Saudi king and royal extravagance

2002-09-04 09:27:23     

Inter Press Service 

4 September 2002

The extravagant vacations of Saudi King Fahd and his

royal retinue in Spain are disproportionate for a

country that has political and social problems,

despite its oil wealth. The 81-year-old king of Saudi

Arabia, Fahd bin Abdul Aziz Al- Saud, accompanied by

nearly all of his children and family members and an

entourage of more than 3,000, has been vacationing on

Spain's Costa del Sol since Aug. 14. 

In the posh Mediterranean resort town of Marbella, 450

kms southeast of Madrid, he stays in his palace, a

replica of the White House named "Mar Mar". Just the

preparations of the palace for his visit ran to $185


Luxury villas and 300 rooms in five-star hotels were

rented for the rest of the royal family in and around

Marbella. Chic restaurants and jewelry shops have

cheerfully prepared for the Saudi visitors, who spent

$90 million on their last stay, in 1999. 

On this year's visit, which is to be one month longer

than the last one, they are expected to spend as much

as $300 million. Although a boon for Spain's tourist

industry, that sum indicates the Saudi leaders' lack

of concern for their own people. 

Emma Bonino, an Italian member of the European

Parliament, said the royal family has more than $600

billion in funds abroad, and is "more interested in

investing them on the international markets than at


Saudi Arabia ranked 71st out of 173 nations on the

United Nations Development Program's (UNDP) latest

Human Development Index, which measures factors like

life expectancy, school enrollment, and distribution

of wealth. Ahead of Saudi Arabia are nations like

Thailand, Venezuela, Colombia and Slovenia. Per capita

income in Saudi Arabia plunged from $35,000 to $7,000

in just 20 years, while the country's Gross National

Product grew just one percent a year on average during

the same period, and its 3.8 percent demographic

growth rate is one of the highest in the world. 

Meanwhile, discriminatory policies remain in place,

such as those that keep the princes and their families

separate from the rest of the population, and

especially from the immigrants, who keep the economy

running, not to mention the discrimination against

women. Evidence of that was experienced by Bonino

herself when she visited Saudi Arabia as part of a

delegation sent by the European Parliament's

commission of foreign affairs. 

When they were received by the chair of the Saudi

parliament, Salih bin Abdullah bin Humaid, the women

deputies were "denied the honor of a handshake or

eye-to-eye contact," said Bonino, while explanations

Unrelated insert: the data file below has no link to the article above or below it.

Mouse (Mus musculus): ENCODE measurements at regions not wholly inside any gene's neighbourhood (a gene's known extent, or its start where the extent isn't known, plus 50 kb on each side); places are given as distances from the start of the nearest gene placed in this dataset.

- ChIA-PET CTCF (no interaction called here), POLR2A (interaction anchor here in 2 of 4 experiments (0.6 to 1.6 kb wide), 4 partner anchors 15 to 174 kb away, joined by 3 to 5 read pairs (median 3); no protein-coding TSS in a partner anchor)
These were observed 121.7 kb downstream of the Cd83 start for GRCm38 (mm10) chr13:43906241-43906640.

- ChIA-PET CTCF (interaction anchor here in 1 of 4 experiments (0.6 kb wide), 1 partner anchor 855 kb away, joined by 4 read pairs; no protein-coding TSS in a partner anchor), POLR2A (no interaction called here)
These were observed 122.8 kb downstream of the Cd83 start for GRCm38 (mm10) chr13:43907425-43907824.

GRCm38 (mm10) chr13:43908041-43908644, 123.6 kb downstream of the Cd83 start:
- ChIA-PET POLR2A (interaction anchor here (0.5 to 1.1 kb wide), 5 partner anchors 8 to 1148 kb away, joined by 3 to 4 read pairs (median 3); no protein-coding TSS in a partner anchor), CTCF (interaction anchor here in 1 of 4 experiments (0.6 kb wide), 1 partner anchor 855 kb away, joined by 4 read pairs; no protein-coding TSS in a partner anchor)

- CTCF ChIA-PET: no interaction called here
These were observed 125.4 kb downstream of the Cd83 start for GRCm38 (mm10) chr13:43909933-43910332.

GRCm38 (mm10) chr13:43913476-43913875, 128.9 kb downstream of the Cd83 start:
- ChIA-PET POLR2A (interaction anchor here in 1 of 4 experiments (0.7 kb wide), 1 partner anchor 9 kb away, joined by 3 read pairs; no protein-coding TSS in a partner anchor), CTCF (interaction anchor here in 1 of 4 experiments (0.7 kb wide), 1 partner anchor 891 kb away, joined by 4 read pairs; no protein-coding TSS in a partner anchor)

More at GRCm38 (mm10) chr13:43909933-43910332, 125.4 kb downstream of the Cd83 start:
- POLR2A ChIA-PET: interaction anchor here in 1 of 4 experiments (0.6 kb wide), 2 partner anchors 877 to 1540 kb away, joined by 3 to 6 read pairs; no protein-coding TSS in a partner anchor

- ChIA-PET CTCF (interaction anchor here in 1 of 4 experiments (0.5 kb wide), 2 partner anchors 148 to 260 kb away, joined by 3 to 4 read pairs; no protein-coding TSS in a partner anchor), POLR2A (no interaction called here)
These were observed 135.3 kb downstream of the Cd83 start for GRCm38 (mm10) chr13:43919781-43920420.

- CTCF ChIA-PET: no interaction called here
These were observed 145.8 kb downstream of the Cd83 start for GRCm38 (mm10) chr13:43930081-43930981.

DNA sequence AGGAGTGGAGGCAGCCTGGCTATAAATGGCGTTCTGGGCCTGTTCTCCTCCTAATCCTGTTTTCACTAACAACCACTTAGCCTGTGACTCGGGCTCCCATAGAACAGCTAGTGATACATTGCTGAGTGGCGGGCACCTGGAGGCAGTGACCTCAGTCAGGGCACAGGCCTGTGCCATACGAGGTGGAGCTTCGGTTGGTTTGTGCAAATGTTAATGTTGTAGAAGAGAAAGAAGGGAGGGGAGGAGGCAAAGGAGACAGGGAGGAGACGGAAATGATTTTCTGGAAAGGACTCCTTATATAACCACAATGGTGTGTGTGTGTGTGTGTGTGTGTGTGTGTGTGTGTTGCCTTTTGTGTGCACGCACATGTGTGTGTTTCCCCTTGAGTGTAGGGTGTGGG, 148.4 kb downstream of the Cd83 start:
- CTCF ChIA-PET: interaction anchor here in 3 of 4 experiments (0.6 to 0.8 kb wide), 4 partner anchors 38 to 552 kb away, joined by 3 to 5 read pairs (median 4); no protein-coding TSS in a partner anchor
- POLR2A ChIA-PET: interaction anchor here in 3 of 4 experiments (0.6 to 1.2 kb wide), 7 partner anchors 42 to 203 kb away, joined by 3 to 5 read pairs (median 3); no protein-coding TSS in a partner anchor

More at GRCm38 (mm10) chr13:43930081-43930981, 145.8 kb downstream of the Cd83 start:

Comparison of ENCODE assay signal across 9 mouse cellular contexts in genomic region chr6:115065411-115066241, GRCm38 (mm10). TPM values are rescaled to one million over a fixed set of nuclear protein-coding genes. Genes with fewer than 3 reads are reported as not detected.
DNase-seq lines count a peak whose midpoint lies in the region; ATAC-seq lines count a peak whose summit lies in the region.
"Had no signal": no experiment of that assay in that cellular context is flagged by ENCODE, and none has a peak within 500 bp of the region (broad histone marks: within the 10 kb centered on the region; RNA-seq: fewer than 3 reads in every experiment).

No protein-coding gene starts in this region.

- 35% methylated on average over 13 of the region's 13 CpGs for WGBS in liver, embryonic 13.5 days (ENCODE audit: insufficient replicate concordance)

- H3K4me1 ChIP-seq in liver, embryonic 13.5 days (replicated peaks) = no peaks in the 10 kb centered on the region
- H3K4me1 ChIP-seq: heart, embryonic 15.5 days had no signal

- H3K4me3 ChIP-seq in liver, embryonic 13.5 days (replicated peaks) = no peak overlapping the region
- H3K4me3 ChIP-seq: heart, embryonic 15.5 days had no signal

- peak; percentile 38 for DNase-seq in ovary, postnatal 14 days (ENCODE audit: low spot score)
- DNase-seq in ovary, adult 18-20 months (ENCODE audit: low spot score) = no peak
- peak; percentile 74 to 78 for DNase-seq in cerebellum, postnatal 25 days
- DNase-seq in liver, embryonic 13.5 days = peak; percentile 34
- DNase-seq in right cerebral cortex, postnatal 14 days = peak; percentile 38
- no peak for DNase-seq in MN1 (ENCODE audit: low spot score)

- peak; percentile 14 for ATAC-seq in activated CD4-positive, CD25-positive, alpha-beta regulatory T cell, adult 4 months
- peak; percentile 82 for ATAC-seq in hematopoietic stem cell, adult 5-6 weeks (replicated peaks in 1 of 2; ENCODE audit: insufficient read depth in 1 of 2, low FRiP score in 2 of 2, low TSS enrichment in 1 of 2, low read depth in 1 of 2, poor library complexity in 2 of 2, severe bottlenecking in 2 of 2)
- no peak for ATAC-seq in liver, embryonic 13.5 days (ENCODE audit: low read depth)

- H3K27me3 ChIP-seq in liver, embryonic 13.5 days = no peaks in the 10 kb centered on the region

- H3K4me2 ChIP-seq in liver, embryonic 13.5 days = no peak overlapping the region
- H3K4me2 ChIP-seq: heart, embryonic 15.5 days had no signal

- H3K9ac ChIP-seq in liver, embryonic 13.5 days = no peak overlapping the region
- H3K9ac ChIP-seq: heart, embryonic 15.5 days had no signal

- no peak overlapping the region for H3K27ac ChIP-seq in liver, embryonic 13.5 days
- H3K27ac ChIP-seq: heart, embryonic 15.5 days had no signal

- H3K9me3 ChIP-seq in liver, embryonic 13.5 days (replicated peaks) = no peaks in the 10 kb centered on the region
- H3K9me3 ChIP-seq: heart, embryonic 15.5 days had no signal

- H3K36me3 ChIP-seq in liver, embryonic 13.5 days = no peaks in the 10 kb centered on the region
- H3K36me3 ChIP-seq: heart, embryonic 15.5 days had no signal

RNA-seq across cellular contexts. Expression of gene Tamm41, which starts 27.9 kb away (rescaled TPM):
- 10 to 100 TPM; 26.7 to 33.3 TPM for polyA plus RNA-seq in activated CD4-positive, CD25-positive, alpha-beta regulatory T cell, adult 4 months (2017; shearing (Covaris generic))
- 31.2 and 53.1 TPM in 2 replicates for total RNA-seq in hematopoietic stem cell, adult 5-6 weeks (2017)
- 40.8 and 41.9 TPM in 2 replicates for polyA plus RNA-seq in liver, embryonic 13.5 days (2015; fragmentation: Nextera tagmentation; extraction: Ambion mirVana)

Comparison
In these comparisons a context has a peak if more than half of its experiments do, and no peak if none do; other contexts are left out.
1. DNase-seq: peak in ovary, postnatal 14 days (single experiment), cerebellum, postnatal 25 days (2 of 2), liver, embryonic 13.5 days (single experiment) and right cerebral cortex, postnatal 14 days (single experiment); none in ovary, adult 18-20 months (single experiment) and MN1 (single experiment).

that Islam considers women to be different from men

were addressed to the male deputy guests. 

Several Spanish media outlets reported that a British

agency has provided a large group of women to

accompany the Saudi men during their vacations in

Spain, on two conditions: the women must be young and

blonde, and must be replaced every 15 days. 

Although prostitution is legal in Spain, procuring is

punishable by law. Nevertheless, no authority or

organization has moved against the British agency,

even though the contract was made public. Nor has the

illegal hiring of around 50 active-service police

officers to moonshine as bodyguards for the Saudi

king, princes and princesses been questioned. The

arrangement has been reported by several media

outlets, with no reaction from the government. 

On the contrary, King Fahd has been given a royal

welcome, and was visited in Mar Mar by King Juan

Carlos, although according to protocol, the Spanish

sovereign should have received the visiting monarch.

Fahd will also receive visits from Spanish Prime

Minister Jose Maria Aznar and U.S. Secretary of State

Colin Powell. The Saudi monarch and Powell are

expected to discuss present or future U.S. actions

against Iraq, a touchy subject on which the two

countries are publicly divided. 

Another question that may be addressed is a lawsuit

that a group of Saudis are preparing against the U.S.

government and several media outlets for

"pyschological and economic damages" suffered since

the Sept. 11 terrorist attacks on New York and


The lawsuit was announced Aug. 21 in Washington by

Saudi lawyer Katih al Shamri. 

The dispute over the succession to the Saudi throne

further compounds Saudi Arabia's social problems and

the difficulties arising from the conflict in the

Middle East and the "war on terrorism" declared by

President George W. Bush, whose government is getting

ready to target Iraq. 

Saudi Arabia is important to the United States, as it

accounts for 25 percent of the world's oil reserves,

and 10 percent of global oil production. 


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